By Dave Baird
July 2015 – Is your department using an aerial master stream to full advantage at major fire incidents? Effective and timely use of a master stream can make all the difference to the outcome.
By Dave Baird
Picture the charred remains of a large commercial building, or a three-storey wood-frame apartment building from which the roof has been completely burned. Typically, in these scenarios, the master stream is used as a surround-and-drown tool, and certainly, in some cases, that may actually be the best use of the stream. But there are many fires at which early water application and proper stream management will provide better outcomes.
Science has proven that a fire can double in size every 30 seconds to one minute, so it stands to reason that the earlier firefighters get an effective water stream on the fire, the better the outcome will be. Think about how long it takes to get water on target. Timing exercises have shown that suppression crews take an average of 90 seconds for handline deployment from time of arrival to water on target from the exterior at a house fire. This timespan increases significantly for an interior attack on a low- or mid-rise structure, and could take 15 minutes or longer for a highrise.
Recent studies by the National Institute of Standards and Technology (NIST) show that application from the exterior and correct stream usage improve the interior conditions of the structure. But what about the cases in which the fire cannot be accessed with a handline from the ground? Consider fires that are above the fifth floor, or have an object such as a wood or glass deck railing blocking the stream access. Three-storey, wood-frame, unsprinklered apartment buildings are common here in British Columbia. Such situations can make access with a handline challenging, if not impossible. Rapid and safe exterior water application from an aerial master stream can confine the fire, buy time to set up for a move to the interior and make a positive difference to the outcome.
Reo Jerome is a captain and acting battalion chief with the Surrey Fire Service. He agrees that timely water application can make a difference.
“Once we arrive to a fire we have a window of opportunity to get the right amount of water in the right place,” Jerome said. “Accomplishing this objective with an aerial master stream can be very challenging without prior training.”
So how long does it take to position the apparatus, stabilize and get water on target? Training officers at the Justice Institute of BC fire and safety division in Maple Ridge developed an aerial strategies and tactics course to help equip firefighters to use their aerial apparatuses to their full advantage.
“Many fire departments across Western Canada use quints, and many of them respond as the first-out apparatus with at least four firefighters on board,” Jerome said.
“Time trials have shown that once the vehicle is in position with the spring brakes applied, water can be on the target in less than three minutes, and in some cases in as little as two minutes. Our job as firefighters is to create a toolbox of tactics throughout our careers so that we can pull the appropriate tactic out if and when the opportunity presents itself. That is why we train!”
Knowing how to apply a timely and effective master stream is not as easy as one would think. Communication, aerial positioning, water supply, nozzle and pattern, and the safe use of the aerial device all come into play.
Precious time can be lost just getting the apparatus into the correct position. Landscaping, parked cars, and other emergency vehicles may all prohibit access to the best position. Both the operator and the officer need to be involved in the decision about where to best position the turntable (note the use of the word turntable versus aerial). Good communication is key.
Once the placement decision is made, best practices recommend that the truck be backed into position (rear mount) to allow for maximum reach of the aerial ladder. This also allows for a quick escape, if necessary. Developing backing hand signals that enable quick vehicle placement can be critical. In Surrey, we teach firefighters to drop a road cone in the spot where the centre of the turntable should end up, and a spotter then helps the operator to back into the location; this frees the officer to deal with more urgent matters. It sounds obvious, but effective backing and hand signals that both the spotter and operator clearly understand should be standardized and regularly practised within a department to ensure quick, effective and safe communication.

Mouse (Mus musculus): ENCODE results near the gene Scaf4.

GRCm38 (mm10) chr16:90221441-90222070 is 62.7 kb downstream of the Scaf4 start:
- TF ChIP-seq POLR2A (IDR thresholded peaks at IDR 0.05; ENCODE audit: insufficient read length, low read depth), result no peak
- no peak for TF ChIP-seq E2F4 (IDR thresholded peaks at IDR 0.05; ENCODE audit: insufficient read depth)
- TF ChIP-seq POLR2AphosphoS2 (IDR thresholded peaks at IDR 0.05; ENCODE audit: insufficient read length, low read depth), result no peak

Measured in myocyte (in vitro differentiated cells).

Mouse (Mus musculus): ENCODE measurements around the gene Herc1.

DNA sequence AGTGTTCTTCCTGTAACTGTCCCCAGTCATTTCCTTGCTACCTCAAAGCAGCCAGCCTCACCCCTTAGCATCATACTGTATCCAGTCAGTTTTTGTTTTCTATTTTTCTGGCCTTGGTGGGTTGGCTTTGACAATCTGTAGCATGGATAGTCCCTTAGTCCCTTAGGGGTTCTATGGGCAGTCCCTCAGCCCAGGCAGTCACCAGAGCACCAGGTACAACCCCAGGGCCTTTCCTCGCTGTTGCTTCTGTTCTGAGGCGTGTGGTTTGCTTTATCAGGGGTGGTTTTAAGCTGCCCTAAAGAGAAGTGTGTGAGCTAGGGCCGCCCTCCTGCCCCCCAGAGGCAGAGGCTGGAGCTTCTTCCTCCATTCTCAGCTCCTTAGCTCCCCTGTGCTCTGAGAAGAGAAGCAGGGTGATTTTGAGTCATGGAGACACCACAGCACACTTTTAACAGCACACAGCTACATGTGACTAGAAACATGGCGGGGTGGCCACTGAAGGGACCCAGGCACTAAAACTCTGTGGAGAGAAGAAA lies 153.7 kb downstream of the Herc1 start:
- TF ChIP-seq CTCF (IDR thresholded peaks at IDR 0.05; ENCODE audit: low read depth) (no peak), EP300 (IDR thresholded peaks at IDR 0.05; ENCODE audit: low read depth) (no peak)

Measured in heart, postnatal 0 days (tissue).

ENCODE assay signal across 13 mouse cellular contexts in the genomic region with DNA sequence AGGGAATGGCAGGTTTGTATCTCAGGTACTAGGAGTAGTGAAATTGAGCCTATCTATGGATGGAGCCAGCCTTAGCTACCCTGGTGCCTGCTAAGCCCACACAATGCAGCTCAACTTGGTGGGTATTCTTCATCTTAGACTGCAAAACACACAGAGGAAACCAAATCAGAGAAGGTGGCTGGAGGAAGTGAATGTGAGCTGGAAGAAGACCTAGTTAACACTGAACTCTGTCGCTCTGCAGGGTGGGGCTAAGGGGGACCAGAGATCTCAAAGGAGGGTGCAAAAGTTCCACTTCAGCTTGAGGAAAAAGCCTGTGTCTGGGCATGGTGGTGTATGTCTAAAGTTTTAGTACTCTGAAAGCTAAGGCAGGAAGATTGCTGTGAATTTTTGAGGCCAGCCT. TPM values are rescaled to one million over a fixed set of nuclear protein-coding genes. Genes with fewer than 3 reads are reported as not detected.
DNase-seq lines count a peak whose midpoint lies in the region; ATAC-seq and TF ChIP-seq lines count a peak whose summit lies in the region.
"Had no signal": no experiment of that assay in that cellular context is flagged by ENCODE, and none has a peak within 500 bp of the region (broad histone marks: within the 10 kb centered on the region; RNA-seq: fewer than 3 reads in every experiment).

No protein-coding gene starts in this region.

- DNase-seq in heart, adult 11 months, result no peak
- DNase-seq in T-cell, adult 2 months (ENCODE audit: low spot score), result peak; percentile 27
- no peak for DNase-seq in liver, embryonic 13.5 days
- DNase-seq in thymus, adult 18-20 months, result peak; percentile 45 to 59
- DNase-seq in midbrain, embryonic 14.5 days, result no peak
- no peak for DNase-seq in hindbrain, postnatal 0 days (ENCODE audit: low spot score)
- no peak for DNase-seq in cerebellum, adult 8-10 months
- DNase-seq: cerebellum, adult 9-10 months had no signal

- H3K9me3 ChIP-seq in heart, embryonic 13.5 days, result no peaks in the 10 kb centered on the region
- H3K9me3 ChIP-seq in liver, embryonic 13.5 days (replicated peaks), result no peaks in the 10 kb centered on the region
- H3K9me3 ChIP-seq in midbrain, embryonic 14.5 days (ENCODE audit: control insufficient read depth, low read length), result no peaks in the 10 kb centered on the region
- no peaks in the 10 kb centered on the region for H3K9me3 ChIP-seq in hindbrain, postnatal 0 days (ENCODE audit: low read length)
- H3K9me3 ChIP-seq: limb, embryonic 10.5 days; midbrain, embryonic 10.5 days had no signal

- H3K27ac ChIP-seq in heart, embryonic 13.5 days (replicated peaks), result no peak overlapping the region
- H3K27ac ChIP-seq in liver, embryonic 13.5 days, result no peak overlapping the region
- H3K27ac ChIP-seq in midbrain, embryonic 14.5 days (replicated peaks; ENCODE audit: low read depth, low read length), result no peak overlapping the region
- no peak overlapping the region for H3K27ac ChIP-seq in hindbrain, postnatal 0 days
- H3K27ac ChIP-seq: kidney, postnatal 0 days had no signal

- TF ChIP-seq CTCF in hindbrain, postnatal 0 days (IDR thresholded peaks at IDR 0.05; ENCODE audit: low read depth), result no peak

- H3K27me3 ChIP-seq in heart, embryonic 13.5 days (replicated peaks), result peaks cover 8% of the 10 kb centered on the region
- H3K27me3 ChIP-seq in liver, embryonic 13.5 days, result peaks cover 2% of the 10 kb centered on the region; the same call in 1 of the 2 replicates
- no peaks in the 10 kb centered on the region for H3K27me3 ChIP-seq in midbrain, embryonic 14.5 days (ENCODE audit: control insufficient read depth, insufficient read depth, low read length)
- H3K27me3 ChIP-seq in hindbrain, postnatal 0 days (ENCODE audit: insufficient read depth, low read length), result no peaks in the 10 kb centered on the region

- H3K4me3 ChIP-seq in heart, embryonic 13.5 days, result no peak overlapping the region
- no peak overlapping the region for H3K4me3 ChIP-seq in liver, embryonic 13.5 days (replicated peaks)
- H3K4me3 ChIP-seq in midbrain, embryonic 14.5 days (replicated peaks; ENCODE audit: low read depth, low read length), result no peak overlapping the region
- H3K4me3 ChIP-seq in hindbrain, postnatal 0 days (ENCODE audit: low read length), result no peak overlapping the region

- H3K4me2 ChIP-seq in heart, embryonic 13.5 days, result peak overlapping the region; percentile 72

Scrub is a term that describes the amount of surface area of the structure that an aerial tip can access. If only the master stream is used at the incident, scrub is not an issue. If, however, the master stream is followed up with rescue or other access to elevated floors, then placement requires maximizing the scrub area. Whenever possible, the aerial device should be positioned at the corner of a structure to increase the scrub area; this allows access to two sides of the building and maximizes safety in the event of a collapse or falling debris. It is also important to understand the limitations of the nozzle angle on your aerial apparatus. Some nozzles are limited to 15 degrees to prevent too much side load from nozzle reaction, while others have a range of 90 degrees.
Speed is always important, and that means use of the water tank needs to be considered until a secure water source is obtained. Sometimes called an “aerial blitz attack,” this is a tactic that has been used by experienced fire-ground officers. As per NIST study recommendations, limited duration bursts of water should be used, rather than continuous water application. This prevents excess pressure in the compartment from steam production (and also prevents draining the tank in a big hurry!). A straight- or solid-stream pattern allows for deeper penetration and continuous venting of heated gases around the stream as it enters the compartment. The desired outcome is to confine the fire and make conditions more tenable for interior operations. The operator raises the pump pressure to ensure an effective stream, then opens and closes the aerial discharge valve to allow for controlled bursts from the master stream. A pressure governor should be used in RPM mode. If the pump is in pressure (PSI) mode, small pockets of air can develop, which can cause the governor to drop the engine to idle, affecting stream accuracy, penetration and reach.